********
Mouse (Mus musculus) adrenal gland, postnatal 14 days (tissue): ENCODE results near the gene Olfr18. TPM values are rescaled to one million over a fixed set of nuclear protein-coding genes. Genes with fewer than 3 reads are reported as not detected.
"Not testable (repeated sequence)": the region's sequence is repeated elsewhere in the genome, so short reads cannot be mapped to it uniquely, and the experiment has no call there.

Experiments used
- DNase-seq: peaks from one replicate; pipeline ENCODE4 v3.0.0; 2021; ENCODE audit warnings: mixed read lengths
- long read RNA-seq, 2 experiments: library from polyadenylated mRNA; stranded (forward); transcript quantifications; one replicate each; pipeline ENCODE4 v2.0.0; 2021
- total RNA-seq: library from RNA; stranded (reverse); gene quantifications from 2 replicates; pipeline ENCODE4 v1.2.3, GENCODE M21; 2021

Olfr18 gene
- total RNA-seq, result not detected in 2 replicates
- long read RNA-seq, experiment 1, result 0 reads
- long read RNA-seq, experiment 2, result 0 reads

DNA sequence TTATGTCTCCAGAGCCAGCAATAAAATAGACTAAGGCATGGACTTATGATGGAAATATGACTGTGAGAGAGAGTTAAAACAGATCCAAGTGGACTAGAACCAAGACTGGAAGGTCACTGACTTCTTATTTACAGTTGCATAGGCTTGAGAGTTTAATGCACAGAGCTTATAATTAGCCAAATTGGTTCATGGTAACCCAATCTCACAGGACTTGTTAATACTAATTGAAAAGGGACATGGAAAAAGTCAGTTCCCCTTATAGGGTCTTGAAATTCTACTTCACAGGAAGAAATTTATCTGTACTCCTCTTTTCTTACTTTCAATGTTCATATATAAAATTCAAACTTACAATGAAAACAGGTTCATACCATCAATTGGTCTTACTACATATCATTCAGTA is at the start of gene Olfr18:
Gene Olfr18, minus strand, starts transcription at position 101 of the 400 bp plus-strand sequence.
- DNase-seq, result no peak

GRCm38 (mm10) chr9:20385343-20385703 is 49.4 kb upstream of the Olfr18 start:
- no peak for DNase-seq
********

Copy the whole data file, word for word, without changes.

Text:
Mouse (Mus musculus) adrenal gland, postnatal 14 days (tissue): ENCODE results near the gene Olfr18. TPM values are rescaled to one million over a fixed set of nuclear protein-coding genes. Genes with fewer than 3 reads are reported as not detected.
"Not testable (repeated sequence)": the region's sequence is repeated elsewhere in the genome, so short reads cannot be mapped to it uniquely, and the experiment has no call there.

Experiments used
- DNase-seq: peaks from one replicate; pipeline ENCODE4 v3.0.0; 2021; ENCODE audit warnings: mixed read lengths
- long read RNA-seq, 2 experiments: library from polyadenylated mRNA; stranded (forward); transcript quantifications; one replicate each; pipeline ENCODE4 v2.0.0; 2021
- total RNA-seq: library from RNA; stranded (reverse); gene quantifications from 2 replicates; pipeline ENCODE4 v1.2.3, GENCODE M21; 2021

Olfr18 gene
- total RNA-seq, result not detected in 2 replicates
- long read RNA-seq, experiment 1, result 0 reads
- long read RNA-seq, experiment 2, result 0 reads

DNA sequence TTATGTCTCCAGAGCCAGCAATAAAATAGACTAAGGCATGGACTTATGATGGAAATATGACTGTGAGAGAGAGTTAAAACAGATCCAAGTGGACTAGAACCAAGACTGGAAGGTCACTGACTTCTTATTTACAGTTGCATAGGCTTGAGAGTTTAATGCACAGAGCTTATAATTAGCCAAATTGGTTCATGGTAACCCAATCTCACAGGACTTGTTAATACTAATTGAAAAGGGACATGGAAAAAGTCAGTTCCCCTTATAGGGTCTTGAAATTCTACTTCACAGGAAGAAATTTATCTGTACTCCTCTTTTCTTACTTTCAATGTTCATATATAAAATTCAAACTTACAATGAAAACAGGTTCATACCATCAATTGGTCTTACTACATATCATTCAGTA is at the start of gene Olfr18:
Gene Olfr18, minus strand, starts transcription at position 101 of the 400 bp plus-strand sequence.
- DNase-seq, result no peak

GRCm38 (mm10) chr9:20385343-20385703 is 49.4 kb upstream of the Olfr18 start:
- no peak for DNase-seq